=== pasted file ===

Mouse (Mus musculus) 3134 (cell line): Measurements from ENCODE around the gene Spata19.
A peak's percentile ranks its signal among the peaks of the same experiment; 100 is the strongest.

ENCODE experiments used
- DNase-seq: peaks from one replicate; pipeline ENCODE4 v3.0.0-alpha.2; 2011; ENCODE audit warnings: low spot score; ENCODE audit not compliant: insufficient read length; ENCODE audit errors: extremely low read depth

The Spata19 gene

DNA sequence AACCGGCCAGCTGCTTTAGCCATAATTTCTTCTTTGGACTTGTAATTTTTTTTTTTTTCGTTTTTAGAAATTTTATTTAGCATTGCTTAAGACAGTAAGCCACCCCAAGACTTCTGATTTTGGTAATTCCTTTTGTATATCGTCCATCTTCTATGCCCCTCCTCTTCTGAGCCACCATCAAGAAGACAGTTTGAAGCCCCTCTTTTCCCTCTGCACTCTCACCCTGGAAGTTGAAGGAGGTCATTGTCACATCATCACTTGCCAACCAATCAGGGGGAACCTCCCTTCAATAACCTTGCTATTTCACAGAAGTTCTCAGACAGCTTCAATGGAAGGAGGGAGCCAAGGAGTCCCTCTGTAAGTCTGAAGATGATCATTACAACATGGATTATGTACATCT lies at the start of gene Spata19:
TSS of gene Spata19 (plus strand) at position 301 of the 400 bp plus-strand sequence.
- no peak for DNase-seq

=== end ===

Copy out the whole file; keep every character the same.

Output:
Mouse (Mus musculus) 3134 (cell line): Measurements from ENCODE around the gene Spata19.
A peak's percentile ranks its signal among the peaks of the same experiment; 100 is the strongest.

ENCODE experiments used
- DNase-seq: peaks from one replicate; pipeline ENCODE4 v3.0.0-alpha.2; 2011; ENCODE audit warnings: low spot score; ENCODE audit not compliant: insufficient read length; ENCODE audit errors: extremely low read depth

The Spata19 gene

DNA sequence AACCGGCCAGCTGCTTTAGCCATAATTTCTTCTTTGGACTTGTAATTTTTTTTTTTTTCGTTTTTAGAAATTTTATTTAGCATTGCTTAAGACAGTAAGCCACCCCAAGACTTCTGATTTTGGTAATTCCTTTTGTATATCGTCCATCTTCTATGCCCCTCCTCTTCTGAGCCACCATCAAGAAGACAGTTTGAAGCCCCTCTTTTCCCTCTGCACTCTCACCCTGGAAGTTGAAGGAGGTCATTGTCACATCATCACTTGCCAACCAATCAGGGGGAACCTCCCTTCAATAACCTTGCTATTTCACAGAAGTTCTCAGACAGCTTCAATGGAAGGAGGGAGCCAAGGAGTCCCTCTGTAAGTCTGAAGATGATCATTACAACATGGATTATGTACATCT lies at the start of gene Spata19:
TSS of gene Spata19 (plus strand) at position 301 of the 400 bp plus-strand sequence.
- no peak for DNase-seq